Thursday, September 26, 2013


i notice hate harbouring up inside of me
and I want to catch it
and throw it
with all my strength
it festers
and conjures up echoes of words that should be forgotten
and images that should long have faded
it festers
like a curse mark
that gives unimaginable strength
but drains the soul in the process
Disclaimer: There's nothing wrong with me and I'm not filled with hate.
This post was written on the 10th of July after watching an episode of Naruto

Wednesday, February 1, 2012


When I was in high school, my mother kept pushing the idea of me following a career that would allow me to work from home.

As a 17 year old, this conjured up images of me being alone at home, "vrotting" away by myself, meeting no-one and exploring nothing of the outside world.
The corporate world, with it's fake smiles, corporate dressing and medical aid benefits seemed so much more appealing.

Little did I realise that 5 years down the line, working from home, would be one of my greatest desires, the corporate world would have chewed up and spat out different parts of my soul and all my ideas about life and living would be toppled.

The breezer believes it's 2012. A movement of consciousness that won't allow people to remain living the dull, empty lives they've been allowing themselves to live.

The 90's saw a move away from the traditional 9 to 5 job as well as the traditional "stay in one job your entire life" mentality.
The 2000's were career driven, with people having set paths and single-minded goals. It was school, then university, then entry into corporate life where you attained as much on the job working knowledge as you could and worked as many hours as you needed to to make ur directors sufficiently rich.
People were okay with being paid almost nothing because they decided they could live off loans and both parents could work and they would make a living that way.

Then, the recession hit. And everything came crumbling down. People lost their jobs and could no longer pay for the things they planned to pay for off their

salaries. The retrenched people realised they couldn't find jobs and their mystique with the corporate world fell away. They decided to open their own businesses or find alternate ways of earning money.

People are starting to do what they love, rather than just live the lives society dictates they live. I have images of Maslouw's hierarchy of needs and us, as a society moving up and bettering ourselves as each of our needs gets fulfilled.

I hope I'm right.

Monday, May 30, 2011

Her mind moved endlessly. Planning 'escape routes'. A life that would be different from the one she was living at the moment.
Simply pulling herself out of bed in the morning felt like a chore, but she had to do it so she could get the kids ready and out of the house.

She raised her hands above her head and used the edges of the headboard to lurch herself out of it. She'd found this was the best way to pull a stiff body out of the warmth of it's blanket haven, without the protests of the mind becoming too overwhelming.

Lukie was already up and excited for the day ahead. She entered the boys room to see him running circles around his brothers bed and singing 'hey chakalaka' at the top of his voice. he looked at his mother for a moment, as if to gauge whether he was in trouble or not.

The look completely warmed samantha's heart and she bent over to catch him as he came running up to her and grabbed her tight around the neck.
This was what she was living for. This made the long drives in bumper to bumper traffic and the hours of sitting behind a machine typing out boring document after document, all worthwhile.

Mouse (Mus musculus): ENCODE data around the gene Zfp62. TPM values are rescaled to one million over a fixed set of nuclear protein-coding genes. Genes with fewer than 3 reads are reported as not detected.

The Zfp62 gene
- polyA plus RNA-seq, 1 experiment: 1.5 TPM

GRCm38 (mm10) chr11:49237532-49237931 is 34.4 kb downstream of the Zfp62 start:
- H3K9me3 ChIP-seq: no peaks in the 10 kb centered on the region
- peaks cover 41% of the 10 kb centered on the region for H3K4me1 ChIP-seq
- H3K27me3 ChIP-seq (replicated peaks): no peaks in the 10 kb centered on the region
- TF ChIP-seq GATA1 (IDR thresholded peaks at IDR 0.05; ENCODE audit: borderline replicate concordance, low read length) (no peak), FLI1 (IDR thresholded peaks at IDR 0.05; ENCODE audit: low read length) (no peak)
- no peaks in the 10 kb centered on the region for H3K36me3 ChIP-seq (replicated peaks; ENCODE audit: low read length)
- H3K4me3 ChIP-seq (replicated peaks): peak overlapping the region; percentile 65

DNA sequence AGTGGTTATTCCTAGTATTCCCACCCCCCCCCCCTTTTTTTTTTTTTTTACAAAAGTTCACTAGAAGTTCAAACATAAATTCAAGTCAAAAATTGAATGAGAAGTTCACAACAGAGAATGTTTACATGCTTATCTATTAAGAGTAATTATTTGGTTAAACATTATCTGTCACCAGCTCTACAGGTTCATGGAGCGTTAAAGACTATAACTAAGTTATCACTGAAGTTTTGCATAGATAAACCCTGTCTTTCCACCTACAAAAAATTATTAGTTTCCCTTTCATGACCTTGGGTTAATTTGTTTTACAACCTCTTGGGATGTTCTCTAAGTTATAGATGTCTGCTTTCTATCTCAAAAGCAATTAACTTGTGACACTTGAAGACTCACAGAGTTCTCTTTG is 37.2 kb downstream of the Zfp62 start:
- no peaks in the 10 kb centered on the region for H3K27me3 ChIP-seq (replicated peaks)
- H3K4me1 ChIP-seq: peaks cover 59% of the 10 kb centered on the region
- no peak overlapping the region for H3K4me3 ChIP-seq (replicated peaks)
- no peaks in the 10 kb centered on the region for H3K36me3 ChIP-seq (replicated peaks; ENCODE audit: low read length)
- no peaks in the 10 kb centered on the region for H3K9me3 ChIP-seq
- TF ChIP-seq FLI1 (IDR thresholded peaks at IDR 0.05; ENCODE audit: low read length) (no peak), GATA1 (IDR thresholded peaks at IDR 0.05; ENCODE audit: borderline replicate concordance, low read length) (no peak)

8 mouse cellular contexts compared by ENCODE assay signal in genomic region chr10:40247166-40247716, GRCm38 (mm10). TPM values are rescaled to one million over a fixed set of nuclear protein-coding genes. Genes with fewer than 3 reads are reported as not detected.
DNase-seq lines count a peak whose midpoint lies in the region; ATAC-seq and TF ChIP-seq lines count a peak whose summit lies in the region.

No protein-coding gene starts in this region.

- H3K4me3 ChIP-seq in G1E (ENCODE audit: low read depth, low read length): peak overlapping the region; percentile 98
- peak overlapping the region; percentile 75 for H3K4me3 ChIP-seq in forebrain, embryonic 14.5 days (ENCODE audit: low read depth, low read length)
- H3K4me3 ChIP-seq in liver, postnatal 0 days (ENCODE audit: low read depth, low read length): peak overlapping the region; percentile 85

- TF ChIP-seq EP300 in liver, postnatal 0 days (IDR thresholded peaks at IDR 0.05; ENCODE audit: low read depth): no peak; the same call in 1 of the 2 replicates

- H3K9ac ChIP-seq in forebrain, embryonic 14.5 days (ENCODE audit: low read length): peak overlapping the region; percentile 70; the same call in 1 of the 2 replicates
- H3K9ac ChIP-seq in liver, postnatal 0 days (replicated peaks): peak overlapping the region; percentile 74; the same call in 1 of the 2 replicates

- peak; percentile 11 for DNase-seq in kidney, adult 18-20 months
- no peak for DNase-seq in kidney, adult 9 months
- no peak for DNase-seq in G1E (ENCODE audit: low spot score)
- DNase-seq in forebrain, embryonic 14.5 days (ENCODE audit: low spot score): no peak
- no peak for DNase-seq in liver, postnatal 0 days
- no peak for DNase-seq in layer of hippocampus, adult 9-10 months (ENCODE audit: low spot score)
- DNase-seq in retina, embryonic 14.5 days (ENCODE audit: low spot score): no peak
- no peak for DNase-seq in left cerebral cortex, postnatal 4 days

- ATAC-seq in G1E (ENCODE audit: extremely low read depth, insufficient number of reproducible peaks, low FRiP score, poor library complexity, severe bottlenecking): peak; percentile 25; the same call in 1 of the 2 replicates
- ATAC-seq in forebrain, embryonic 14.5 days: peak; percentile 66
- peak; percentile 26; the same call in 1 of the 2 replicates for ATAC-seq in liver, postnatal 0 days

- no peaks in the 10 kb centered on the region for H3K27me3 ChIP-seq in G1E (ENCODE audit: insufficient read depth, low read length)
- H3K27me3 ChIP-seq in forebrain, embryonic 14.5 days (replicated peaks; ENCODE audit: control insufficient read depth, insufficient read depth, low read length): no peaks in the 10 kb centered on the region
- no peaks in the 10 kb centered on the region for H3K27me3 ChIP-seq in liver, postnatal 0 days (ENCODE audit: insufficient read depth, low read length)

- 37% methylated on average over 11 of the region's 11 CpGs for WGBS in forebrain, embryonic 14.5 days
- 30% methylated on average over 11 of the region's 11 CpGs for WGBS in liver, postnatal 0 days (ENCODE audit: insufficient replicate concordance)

She wanted to remain like this forever. Holding her one son and watching the other tucked warmly into bed, sleeping peacefully.

Friday, March 25, 2011

these are the times when we're growing up
when responsibility is morphing choice
when we need to realise that love still glistens and glows
and can be reignited
but sometimes needs to take a back burner
to life

Thursday, December 2, 2010

She stoops to conquer

My nani is one of the strongest, most amazing women I know. She was in the first matric girls class in South Africa and was one of the first female professor's in the country. She studied medicine in time when the norm was that muslim indian women wouldn't go past primary school.
And she got married. after completing her medicine, which was late, late 20's.
Oh what I'd give to see the looks on the faces of all the women who saidher father was mad for letting her study because she would never get married.

She's had many, many other achievements in her life, like highlighting issues that affected women in rural KZN and proposing and implementing the first ever village for independent living, which allows disabled people to live together and help each other out, relieving them of the need to be at the mercy of their families and the rest of society.

The thing is, if you look at this soft, quiet, 82 year old woman, you would never say that she is an intellectual at all. She goes from flying all over Africa and doing regulatory checks and reporting on the states of hospitals in this continent, to fetching sandals and carrying bags for her husband; from writing scholarly research papers, to doing the daily grocery rounds at pick n pay.
I used to wonder how she can be so humble and serve her family so tirelessly even though she has this whole other life where people call her "prof" and sing her praises. She seems never to get what she wants, because she's always putting her family's needs before her own. She doesn't even buy herself her own clothes, or spend her own money, ever. She always, always gets advice and permission from her husband and never does anything that would anger him.

But Nani is wise. There is wisdom in a woman being humble. In a woman stepping down and putting everyone else on a pedestal. When I think about my grandparents marriage of..I dunno, over 50 years, I wonder if it would've survived if my nani was a power hungry female who would want to "wear the pants" in the relationship.